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Race and the Making of the Mormon People$
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Max Perry Mueller

Print publication date: 2017

Print ISBN-13: 9781469636160

Published to North Carolina Scholarship Online: January 2018

DOI: 10.5149/northcarolina/9781469636160.001.0001

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PRINTED FROM UNIVERSITY OF NORTH CAROLINA PRESS SCHOLARSHIP ONLINE (www.northcarolina.universitypressscholarship.com). (c) Copyright University of North Carolina Press, 2022. All Rights Reserved. An individual user may print out a PDF of a single chapter of a monograph in NCSO for personal use.date: 23 May 2022

Introduction

Introduction

Race on the Page, Race on the Body

Chapter:
(p.8) Introduction
Source:
Race and the Making of the Mormon People
Author(s):

Max Perry Mueller

Publisher:
University of North Carolina Press
DOI:10.5149/northcarolina/9781469636160.003.0002

This chapter introduces the book’s main argument: that the three original American races, “black,” “red,” and, “white,” were constructed first in the written archive before they were read onto human bodies. It argues that because of America’s uniquely religious history, the racial construction sites of Americans of Native, African, and European descent were religious archives. The Mormon people’s relationship with race serves as a case unto itself and a case study of the larger relationship between religious writings and race. During the nineteenth century early Mormons taught a theology of “white universalism,” which held that even non-whites, whom the Bible and the Book of Mormon taught were cursed with dark skin because of their ancestors’ sin against their families, could become “white” through dedication to the restored Mormon gospel. But Mormons eventually abandoned this “white universalism,” and instead taught and practiced a theology of white supremacy.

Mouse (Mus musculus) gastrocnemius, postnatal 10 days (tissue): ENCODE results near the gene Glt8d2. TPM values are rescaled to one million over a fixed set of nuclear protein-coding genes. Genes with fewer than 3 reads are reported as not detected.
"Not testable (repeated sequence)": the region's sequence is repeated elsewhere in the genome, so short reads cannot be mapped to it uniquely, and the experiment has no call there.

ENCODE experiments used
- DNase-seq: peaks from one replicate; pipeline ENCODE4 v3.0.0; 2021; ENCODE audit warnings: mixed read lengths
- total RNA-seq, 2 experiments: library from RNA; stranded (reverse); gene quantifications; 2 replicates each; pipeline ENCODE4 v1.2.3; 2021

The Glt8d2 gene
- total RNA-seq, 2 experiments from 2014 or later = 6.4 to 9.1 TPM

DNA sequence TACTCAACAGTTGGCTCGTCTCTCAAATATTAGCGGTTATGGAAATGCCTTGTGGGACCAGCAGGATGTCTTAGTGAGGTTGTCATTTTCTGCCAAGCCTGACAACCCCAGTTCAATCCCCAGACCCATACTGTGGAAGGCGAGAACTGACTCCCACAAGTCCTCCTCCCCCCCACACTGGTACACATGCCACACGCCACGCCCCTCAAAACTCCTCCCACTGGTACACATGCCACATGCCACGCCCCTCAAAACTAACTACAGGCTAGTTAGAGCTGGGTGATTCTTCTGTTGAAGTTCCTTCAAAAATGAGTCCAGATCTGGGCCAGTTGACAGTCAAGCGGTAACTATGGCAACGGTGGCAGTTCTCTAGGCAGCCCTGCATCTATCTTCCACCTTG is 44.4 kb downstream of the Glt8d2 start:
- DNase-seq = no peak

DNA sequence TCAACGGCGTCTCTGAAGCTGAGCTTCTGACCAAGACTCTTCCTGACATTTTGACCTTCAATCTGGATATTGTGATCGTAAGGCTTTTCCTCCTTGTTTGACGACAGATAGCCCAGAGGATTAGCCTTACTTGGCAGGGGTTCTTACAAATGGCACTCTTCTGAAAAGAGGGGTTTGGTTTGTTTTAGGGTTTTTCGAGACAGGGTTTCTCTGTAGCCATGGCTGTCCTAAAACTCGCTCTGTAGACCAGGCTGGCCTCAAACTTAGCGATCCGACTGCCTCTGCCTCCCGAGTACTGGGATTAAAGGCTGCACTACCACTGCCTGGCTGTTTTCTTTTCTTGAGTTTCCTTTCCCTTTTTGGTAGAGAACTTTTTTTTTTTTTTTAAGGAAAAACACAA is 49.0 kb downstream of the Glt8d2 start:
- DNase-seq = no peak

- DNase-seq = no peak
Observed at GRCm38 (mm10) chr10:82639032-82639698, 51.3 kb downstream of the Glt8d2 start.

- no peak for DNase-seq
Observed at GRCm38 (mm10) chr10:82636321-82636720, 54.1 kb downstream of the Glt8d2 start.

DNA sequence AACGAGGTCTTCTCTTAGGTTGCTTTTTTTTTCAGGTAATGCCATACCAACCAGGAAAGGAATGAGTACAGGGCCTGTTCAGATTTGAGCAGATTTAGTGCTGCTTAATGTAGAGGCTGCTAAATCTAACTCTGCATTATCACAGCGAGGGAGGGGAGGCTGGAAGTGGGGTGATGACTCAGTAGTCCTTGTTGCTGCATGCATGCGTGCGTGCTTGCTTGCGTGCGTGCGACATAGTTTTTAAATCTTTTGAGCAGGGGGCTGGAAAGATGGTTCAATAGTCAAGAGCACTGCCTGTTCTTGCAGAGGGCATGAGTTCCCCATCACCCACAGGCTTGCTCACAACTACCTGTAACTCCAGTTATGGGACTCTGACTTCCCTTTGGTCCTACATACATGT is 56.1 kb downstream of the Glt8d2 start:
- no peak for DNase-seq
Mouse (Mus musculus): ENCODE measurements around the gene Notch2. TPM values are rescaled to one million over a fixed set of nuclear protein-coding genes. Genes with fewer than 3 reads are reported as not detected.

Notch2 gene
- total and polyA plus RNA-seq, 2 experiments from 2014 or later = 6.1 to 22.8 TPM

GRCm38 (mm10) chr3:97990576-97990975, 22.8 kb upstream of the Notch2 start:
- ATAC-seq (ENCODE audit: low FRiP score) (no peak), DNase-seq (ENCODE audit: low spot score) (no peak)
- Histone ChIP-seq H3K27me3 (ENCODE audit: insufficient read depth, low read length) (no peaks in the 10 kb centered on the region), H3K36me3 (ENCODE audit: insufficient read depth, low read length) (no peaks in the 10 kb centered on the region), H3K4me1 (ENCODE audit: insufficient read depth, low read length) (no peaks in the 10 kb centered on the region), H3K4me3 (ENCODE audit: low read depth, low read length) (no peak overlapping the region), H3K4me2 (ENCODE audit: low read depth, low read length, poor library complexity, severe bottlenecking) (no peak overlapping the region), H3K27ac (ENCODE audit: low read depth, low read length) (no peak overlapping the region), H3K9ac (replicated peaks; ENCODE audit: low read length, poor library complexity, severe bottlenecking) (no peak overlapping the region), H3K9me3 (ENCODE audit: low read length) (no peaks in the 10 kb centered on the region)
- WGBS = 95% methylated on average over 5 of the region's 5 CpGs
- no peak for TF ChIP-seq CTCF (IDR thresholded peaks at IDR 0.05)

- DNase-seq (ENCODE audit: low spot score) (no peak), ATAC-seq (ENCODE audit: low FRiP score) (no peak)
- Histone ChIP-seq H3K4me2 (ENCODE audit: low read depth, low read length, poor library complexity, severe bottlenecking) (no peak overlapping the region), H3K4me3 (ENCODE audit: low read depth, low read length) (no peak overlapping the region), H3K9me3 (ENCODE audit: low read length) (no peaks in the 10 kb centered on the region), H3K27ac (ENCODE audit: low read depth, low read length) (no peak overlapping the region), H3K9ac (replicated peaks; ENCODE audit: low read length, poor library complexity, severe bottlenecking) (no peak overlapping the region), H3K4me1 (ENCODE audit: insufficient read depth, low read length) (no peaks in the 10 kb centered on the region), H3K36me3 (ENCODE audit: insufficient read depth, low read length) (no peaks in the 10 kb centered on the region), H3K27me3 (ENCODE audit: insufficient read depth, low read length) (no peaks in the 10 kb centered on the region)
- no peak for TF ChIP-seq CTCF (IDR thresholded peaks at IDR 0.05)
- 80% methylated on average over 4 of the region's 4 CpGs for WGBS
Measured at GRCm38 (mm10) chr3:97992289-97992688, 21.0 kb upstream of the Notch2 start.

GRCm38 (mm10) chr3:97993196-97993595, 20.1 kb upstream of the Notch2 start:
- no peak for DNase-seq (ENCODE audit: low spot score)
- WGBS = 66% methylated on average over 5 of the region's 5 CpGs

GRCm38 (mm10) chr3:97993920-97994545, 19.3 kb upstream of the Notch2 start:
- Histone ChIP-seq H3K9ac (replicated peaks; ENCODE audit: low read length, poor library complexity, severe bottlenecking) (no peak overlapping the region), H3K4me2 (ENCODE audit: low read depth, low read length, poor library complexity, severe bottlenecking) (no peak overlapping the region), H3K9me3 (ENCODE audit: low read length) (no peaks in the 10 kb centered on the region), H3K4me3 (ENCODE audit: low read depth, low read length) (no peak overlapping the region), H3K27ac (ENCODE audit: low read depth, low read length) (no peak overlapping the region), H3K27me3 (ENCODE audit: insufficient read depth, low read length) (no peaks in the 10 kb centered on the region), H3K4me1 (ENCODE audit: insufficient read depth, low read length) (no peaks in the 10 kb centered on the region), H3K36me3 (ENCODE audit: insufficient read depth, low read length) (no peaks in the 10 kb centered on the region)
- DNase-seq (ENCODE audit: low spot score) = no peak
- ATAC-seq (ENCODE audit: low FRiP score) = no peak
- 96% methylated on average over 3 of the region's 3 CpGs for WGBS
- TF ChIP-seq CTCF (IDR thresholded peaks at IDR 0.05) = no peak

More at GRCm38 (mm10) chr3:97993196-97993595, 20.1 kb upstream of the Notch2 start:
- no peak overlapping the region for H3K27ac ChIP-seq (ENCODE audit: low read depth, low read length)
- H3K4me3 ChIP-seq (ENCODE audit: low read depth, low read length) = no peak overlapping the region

Keywords:   Book of Mormon, written archive, Bible, Native Americans, African Americans, white universalism, restoration

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